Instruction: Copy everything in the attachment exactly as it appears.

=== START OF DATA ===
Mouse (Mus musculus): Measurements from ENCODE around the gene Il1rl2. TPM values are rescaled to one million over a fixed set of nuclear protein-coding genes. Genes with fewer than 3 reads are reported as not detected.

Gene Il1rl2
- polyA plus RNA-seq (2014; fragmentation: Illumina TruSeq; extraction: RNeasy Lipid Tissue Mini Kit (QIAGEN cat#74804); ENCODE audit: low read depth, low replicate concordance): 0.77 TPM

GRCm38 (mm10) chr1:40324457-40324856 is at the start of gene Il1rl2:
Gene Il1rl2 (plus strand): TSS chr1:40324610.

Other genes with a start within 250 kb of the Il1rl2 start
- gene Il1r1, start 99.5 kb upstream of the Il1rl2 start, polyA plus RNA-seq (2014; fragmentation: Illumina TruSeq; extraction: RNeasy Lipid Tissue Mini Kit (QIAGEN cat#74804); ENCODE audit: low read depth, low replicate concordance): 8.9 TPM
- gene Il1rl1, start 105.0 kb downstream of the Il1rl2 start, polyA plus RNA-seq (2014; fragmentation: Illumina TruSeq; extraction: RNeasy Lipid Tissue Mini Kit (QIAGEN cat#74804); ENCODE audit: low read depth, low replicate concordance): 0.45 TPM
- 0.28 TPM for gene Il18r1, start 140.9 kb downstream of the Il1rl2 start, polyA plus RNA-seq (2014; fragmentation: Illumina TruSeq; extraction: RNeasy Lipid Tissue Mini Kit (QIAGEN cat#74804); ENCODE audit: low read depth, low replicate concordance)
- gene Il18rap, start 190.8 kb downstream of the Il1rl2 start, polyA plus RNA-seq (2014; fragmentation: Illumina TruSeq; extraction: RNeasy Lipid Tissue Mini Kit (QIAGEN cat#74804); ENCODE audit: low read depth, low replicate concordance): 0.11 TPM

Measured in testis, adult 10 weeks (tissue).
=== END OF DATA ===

Mouse (Mus musculus): Measurements from ENCODE around the gene Il1rl2. TPM values are rescaled to one million over a fixed set of nuclear protein-coding genes. Genes with fewer than 3 reads are reported as not detected.

Gene Il1rl2
- polyA plus RNA-seq (2014; fragmentation: Illumina TruSeq; extraction: RNeasy Lipid Tissue Mini Kit (QIAGEN cat#74804); ENCODE audit: low read depth, low replicate concordance): 0.77 TPM

GRCm38 (mm10) chr1:40324457-40324856 is at the start of gene Il1rl2:
Gene Il1rl2 (plus strand): TSS chr1:40324610.

Other genes with a start within 250 kb of the Il1rl2 start
- gene Il1r1, start 99.5 kb upstream of the Il1rl2 start, polyA plus RNA-seq (2014; fragmentation: Illumina TruSeq; extraction: RNeasy Lipid Tissue Mini Kit (QIAGEN cat#74804); ENCODE audit: low read depth, low replicate concordance): 8.9 TPM
- gene Il1rl1, start 105.0 kb downstream of the Il1rl2 start, polyA plus RNA-seq (2014; fragmentation: Illumina TruSeq; extraction: RNeasy Lipid Tissue Mini Kit (QIAGEN cat#74804); ENCODE audit: low read depth, low replicate concordance): 0.45 TPM
- 0.28 TPM for gene Il18r1, start 140.9 kb downstream of the Il1rl2 start, polyA plus RNA-seq (2014; fragmentation: Illumina TruSeq; extraction: RNeasy Lipid Tissue Mini Kit (QIAGEN cat#74804); ENCODE audit: low read depth, low replicate concordance)
- gene Il18rap, start 190.8 kb downstream of the Il1rl2 start, polyA plus RNA-seq (2014; fragmentation: Illumina TruSeq; extraction: RNeasy Lipid Tissue Mini Kit (QIAGEN cat#74804); ENCODE audit: low read depth, low replicate concordance): 0.11 TPM

Measured in testis, adult 10 weeks (tissue).